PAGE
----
We should ask why is the rapture so little understood, or even accepted amongst many sincere Christians?  This scripture in 1 Thess 14:13-18 is very clear: ‘But I would not have you to be ignorant, brethren, concerning them which are asleep, that ye sorrow not, even as others which have no hope.  For if we believe that Jesus died and rose again, even so them also which sleep in Jesus will God bring with him. For this we say unto you by the word of the Lord, that we which are alive and remain unto the coming of the Lord shall not prevent them [Darby – are in no way to anticipate those] which are asleep. For the Lord himself shall descend from heaven with a shout, with the voice of the archangel, and with the trump of God: and the dead in Christ shall rise first: then we which are alive and remain shall be caught up together with them in the clouds, to meet the Lord in the air: and so shall we ever be with the Lord. Wherefore comfort one another with these words’.  Look at a few phrases ‘the dead in Christ shall rise first’ – that encompasses all those who have been ransomed by His blood from creation onwards.  Whether we who are alive now will be taken before the rapture, none of us knows.  Paul referred to ‘we, the living’, as if he thought it would be within his lifetime.  Of course we know it was not, but he was looking forward to the Lord’s coming – we should be too.[1]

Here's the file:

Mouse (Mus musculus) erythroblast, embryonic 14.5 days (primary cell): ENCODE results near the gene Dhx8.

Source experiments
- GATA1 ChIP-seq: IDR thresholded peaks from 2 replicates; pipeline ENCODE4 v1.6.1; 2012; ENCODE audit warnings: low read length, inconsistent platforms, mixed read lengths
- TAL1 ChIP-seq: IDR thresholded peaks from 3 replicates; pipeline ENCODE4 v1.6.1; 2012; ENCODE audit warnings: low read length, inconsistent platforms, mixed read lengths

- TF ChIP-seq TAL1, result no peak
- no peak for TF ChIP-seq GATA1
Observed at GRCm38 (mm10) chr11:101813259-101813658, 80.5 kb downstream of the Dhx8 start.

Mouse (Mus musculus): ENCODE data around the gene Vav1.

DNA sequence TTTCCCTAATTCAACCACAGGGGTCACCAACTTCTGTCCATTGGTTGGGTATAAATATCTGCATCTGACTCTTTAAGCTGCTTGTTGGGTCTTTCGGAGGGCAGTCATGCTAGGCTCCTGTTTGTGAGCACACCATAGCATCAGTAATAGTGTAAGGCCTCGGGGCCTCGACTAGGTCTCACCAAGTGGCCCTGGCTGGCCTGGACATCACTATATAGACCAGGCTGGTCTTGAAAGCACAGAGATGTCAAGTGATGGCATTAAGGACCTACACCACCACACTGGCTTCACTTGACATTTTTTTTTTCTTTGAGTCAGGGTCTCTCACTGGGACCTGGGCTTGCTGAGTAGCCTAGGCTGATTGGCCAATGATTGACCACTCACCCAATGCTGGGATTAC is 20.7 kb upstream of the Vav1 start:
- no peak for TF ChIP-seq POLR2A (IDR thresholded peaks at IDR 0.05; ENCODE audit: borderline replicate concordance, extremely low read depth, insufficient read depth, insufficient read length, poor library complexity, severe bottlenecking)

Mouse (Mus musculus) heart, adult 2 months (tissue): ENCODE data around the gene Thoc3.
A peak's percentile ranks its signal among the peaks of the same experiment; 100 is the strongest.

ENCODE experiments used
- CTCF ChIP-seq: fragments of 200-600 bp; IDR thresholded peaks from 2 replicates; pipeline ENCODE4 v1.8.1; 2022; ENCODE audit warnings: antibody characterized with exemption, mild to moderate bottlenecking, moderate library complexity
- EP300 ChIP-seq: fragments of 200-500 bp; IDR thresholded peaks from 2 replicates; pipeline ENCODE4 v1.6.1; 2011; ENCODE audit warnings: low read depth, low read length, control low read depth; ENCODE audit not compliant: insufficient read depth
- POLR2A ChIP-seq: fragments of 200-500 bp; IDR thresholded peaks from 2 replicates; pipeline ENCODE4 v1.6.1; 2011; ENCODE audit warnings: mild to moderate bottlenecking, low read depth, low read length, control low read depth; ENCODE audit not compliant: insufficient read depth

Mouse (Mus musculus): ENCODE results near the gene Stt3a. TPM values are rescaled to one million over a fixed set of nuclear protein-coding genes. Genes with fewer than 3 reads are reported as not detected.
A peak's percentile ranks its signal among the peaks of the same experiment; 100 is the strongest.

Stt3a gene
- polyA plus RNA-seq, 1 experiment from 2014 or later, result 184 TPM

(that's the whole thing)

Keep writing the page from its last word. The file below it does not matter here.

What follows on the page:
Paul also says, ‘we shall ever be with the Lord’ (v.17), and ‘them also which sleep in Jesus will God bring with him’.  Now when Jesus comes (the public second coming, often referred to in scripture as ‘the appearing’) the dead in Christ will be with Him – and so will be those lovers of the Lord who were alive at the rapture.  Also, ‘When Christ who is our life shall appear, then shall ye also appear with him in glory’ (Col 3:4).  Clearly, we could not come with Him, if we were still on the earth.

The church is heavenly entity: she belongs to Christ in heaven, and her hope and glory is Christ Himself.  She looks forward to and His return to take up His rights.   Therefore the church has nothing to do with the course of events of the earth.  This makes its rapture and return with Christ so simple and clear, as we see from Col 3:4, ‘When Christ who is our life shall appear, then shall ye also appear with him in glory.’ [2]

1 Cor 15:51-52 is another scripture which describes the rapture: ‘We shall not all sleep, but we shall all be changed, in a moment, in the twinkling of an eye, at the last trump: for the trumpet shall sound, and the dead shall be raised incorruptible, and we shall be changed. ’  From this we can deduce that there will be a rallying trumpet, the whole event will be very quick, and our bodies will be changed.  The latter is also referred to in  Rom 8:23waiting for the adoption, [to wit], the redemption of our body’.